When I was General Sales Manager for a Rolls-Royce dealership in upstate NY, we had converted an old grocery store into a luxurious showroom and service facility. We installed mirrored walls framed with mahogany paneling, baccarat crystal chandeliers, and even Sherle Wagner bathroom fixtures. We became a tourist attraction nearly over night. But given the demographics of the region most of our business was generated by our innovative and personalized marketing campaigns to major metro areas such as NYC, Boston, Washington D.C., Philadelphia, Miami and Palm Beach.
We were known as the place to receive great service, a personalized approach and that we would take most anything in trade. We even were the first to create 7 year financing to leverage tax advantages then available and to maximize the ROI on a Rolls Royce which contrary to any other brand, was an appreciating asset. I constantly heard how creative and open-minded we were as we seriously out performed other dealers nationwide. We were so proud of ourselves!
One afternoon, an older couple came into the showroom, I greeted them and then they began to look at several of the Rollers we had on display. They looked like the looky-loo’s we saw several times per week. He had on bibb overalls and she had on a dress that most would categorize as a “house coat.” They walked around several cars until they stopped at one and he said to his wife, “What do you think?” She said, “I like the color, what do you think?” And he said, “I like the color too darling.”
I smiled and walked back to my office and a few minutes later he walked into my office and said, “How much would that one we like be?” I said, “Well come in and sit down and I will add it up for you,” while giving him my best don’t you wish you could afford it smile. They both sat down and I quoted them the full near 6 figure price and smiled again. He looked at her and said “Well what do you think Darlin’?” She said “Well I like the color.”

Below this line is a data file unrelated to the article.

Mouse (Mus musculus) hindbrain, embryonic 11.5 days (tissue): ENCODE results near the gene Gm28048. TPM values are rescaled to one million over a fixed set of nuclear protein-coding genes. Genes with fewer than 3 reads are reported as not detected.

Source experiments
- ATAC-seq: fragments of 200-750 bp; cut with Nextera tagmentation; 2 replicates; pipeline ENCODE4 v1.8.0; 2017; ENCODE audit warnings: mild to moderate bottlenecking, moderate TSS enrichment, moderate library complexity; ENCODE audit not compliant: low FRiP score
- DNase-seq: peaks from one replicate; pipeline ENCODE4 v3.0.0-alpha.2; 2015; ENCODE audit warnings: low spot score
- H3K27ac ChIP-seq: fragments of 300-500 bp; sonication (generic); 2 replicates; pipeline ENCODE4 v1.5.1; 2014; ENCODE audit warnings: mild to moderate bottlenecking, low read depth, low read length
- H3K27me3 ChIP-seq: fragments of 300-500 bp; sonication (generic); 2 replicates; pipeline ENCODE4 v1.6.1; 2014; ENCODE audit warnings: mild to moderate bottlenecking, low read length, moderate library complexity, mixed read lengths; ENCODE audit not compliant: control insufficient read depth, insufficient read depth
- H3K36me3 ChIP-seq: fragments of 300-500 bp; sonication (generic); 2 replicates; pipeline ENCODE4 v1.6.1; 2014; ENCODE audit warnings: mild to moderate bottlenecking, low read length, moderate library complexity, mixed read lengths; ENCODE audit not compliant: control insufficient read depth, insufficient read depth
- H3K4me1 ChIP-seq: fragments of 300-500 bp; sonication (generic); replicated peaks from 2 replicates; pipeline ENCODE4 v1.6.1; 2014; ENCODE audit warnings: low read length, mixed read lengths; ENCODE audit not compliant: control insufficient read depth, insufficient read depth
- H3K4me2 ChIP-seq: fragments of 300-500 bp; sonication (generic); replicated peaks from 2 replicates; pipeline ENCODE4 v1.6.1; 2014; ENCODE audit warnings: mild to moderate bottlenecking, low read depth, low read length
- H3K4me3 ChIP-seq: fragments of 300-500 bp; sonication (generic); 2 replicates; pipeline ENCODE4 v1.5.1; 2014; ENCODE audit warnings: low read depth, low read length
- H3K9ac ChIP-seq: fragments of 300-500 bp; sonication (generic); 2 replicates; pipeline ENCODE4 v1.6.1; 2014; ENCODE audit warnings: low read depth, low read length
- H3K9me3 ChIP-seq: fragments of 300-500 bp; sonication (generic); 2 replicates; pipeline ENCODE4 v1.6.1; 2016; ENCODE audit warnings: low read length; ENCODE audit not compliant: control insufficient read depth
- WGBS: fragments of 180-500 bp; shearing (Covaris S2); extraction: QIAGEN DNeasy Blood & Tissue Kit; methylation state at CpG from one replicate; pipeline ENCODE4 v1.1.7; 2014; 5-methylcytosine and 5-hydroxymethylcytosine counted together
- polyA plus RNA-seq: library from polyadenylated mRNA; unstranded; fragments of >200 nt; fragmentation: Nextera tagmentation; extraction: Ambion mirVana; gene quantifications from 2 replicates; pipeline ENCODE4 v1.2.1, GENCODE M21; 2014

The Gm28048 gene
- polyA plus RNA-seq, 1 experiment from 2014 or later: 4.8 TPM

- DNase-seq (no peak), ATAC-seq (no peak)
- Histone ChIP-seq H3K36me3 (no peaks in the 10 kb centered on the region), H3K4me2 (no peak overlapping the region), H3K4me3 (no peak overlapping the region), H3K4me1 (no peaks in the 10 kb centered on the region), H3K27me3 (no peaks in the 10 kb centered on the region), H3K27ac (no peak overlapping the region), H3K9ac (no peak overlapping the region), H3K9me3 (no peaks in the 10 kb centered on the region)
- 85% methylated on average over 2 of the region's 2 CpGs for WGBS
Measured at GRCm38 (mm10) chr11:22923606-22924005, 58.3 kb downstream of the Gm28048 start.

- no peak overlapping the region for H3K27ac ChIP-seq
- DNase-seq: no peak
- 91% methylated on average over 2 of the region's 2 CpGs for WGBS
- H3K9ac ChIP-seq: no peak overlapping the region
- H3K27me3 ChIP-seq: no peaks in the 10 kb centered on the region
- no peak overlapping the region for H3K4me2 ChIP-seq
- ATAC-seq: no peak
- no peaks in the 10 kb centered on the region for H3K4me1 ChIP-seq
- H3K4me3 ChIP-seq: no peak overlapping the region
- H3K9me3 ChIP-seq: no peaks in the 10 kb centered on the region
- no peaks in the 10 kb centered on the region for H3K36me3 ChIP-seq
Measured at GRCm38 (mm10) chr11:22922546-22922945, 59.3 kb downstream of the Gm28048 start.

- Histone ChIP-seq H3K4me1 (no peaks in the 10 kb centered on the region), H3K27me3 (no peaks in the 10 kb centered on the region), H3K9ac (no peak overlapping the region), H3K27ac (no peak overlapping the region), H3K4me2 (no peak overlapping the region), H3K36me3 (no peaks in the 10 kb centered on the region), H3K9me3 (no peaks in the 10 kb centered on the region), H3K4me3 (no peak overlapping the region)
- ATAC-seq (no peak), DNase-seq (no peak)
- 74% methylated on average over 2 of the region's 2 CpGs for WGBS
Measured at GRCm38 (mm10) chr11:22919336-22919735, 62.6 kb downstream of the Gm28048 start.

He then stood up pulled down the flap of those bibb overalls (no shirt on, lots of body hair -scary looking), pulled off a money belt and counted out the full price in CASH! Then he leaned over my desk and said “Do you think you can get off your judgmental butt and deliver this car to my house downstate by 8 am tomorrow morning?” I jumped to my feet and said, “Yes sir, I will be there at 8 am sharp!”
When I pulled up the next morning he had an average looking split level house but it was adjacent to his massive wholesale construction company warehouse with at least 40 trucks getting loaded for the day’s deliveries. When he came out to meet me he had on a Fioravani tailored suit that was $6,000 if it was a dime. He looked me straight in the eye and said “What threw you off big boy – was it the bibb overalls or was it my wife’s house coat?” I sheepishly said “Well actually it was both.”
He then said, “I came to see you because I had heard how nice it was to do business with you, but a word of advice – you’re nice but you’re not very open-minded and frankly you have a long way to go in that department!” That hard to hear lesson has guided me all the years since.
I think of this story often because so many sales people and leaders talk about how open-minded they are, but in reality they aren’t. They talk about being open-minded but their immediate response to most anything new or different is “but,” as in “thanks, BUT we already have that pretty well handled or “Yes BUT, I am pretty good at that already.” Business suffers because the tendency is to pre-judge new ideas, new approaches or even how to find new prospects. Consequently they don’t invest in themselves, their team or their business.
The marketplace is changing rapidly. Keep doing what you have been doing and you will NOT keep getting what you have been getting, rather you will slowly go into decline. You never know in advance how much you can improve or where your next sale or referral will come from if you prejudge the outcome or the person in advance.
We learn two ways – from experience or from education. Take a moment now and learn from my experience so you don’t make the same mistake I did. Or as Isaac Asimov said so well, “Your assumptions are your windows on the world. Scrub them off every once in a while, or the light won’t come in.”
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